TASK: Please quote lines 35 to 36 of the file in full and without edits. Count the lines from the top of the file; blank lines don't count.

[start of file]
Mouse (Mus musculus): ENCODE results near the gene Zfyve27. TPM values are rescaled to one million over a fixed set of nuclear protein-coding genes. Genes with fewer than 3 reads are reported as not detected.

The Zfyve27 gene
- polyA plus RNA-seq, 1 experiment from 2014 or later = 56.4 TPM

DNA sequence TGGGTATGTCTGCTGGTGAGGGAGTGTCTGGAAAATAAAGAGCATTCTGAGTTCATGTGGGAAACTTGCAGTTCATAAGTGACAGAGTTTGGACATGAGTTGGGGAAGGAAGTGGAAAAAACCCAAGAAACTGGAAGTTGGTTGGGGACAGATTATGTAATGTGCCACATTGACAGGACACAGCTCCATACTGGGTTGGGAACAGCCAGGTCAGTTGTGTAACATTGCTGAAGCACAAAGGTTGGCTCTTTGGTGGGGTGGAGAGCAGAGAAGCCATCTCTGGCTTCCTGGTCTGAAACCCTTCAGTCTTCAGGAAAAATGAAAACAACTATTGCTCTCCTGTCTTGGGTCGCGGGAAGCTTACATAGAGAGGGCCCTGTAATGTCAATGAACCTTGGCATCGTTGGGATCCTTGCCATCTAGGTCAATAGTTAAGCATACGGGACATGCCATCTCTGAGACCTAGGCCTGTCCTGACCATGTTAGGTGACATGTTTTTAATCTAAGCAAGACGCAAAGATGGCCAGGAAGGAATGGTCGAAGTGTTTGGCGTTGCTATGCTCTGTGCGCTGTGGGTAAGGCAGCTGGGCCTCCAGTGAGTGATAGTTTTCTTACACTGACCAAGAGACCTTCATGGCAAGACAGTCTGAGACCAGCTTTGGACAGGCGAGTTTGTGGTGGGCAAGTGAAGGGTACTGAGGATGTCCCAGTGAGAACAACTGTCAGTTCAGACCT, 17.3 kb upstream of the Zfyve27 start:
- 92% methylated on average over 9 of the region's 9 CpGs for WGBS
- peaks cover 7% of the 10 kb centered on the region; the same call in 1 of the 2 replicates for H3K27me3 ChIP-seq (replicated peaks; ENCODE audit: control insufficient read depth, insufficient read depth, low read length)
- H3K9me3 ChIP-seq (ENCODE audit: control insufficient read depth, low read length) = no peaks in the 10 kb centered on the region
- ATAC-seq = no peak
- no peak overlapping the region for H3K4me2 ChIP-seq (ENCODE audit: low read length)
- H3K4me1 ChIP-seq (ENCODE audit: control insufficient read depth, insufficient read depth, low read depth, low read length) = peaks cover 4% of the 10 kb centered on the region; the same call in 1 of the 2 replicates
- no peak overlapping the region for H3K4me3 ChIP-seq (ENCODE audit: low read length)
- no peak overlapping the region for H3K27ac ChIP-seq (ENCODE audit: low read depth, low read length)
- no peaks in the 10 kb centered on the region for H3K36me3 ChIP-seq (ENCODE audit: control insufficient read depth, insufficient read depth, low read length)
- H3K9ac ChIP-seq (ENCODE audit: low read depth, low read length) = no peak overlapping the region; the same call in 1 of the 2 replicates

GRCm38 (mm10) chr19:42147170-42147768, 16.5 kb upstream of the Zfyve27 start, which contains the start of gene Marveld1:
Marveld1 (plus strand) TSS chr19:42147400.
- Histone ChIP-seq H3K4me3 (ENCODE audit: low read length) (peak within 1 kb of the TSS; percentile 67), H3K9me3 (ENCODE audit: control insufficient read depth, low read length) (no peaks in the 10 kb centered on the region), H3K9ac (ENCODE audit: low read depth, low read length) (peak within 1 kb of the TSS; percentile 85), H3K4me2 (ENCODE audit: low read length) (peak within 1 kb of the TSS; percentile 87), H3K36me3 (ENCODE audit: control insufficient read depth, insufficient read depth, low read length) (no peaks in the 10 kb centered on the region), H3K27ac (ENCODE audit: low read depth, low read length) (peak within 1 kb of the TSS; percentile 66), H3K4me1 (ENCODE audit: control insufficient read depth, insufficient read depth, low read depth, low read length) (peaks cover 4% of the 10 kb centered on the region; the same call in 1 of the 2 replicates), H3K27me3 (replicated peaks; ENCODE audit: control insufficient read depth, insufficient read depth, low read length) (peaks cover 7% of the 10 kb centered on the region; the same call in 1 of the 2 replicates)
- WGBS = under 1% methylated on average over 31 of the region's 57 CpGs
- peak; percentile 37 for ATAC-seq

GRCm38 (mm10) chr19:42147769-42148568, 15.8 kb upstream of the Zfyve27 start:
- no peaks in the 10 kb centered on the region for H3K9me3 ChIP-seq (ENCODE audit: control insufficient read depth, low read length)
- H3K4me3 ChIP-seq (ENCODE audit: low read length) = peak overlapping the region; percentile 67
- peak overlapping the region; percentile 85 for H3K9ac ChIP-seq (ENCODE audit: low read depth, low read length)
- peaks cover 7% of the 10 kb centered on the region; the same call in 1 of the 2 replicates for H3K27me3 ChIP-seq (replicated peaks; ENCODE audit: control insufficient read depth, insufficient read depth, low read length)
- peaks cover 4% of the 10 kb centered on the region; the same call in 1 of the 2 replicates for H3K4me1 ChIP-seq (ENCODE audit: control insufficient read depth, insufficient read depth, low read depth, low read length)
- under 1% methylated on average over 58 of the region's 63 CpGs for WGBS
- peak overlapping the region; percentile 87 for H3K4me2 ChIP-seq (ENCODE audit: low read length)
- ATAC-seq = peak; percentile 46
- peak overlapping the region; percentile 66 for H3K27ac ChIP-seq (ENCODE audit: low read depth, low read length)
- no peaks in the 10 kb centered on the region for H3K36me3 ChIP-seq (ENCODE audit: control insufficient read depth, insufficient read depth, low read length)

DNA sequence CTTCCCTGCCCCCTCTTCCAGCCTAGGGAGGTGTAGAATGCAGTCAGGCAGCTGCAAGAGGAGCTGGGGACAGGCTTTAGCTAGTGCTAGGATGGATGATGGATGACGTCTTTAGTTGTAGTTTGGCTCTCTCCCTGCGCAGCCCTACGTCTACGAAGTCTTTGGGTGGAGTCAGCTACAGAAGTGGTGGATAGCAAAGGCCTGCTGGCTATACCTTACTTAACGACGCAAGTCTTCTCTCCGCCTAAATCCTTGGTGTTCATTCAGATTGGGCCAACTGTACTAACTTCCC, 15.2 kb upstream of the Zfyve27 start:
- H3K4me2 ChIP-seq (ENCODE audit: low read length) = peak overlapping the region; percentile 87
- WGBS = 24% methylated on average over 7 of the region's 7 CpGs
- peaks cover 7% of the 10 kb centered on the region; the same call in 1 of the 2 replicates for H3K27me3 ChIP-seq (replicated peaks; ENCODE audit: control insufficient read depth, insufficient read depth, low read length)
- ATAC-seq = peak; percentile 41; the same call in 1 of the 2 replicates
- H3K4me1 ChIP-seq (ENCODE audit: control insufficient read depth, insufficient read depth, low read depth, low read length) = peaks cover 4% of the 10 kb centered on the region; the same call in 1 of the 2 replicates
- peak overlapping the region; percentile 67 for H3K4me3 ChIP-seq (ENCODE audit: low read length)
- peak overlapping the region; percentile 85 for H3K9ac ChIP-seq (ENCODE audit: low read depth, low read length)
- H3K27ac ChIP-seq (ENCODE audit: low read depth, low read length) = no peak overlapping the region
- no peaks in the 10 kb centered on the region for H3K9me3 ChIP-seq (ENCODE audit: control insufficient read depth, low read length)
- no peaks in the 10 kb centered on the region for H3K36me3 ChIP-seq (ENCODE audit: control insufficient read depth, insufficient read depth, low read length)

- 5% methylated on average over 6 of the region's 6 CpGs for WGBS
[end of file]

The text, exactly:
- ATAC-seq = peak; percentile 41; the same call in 1 of the 2 replicates
- H3K4me1 ChIP-seq (ENCODE audit: control insufficient read depth, insufficient read depth, low read depth, low read length) = peaks cover 4% of the 10 kb centered on the region; the same call in 1 of the 2 replicates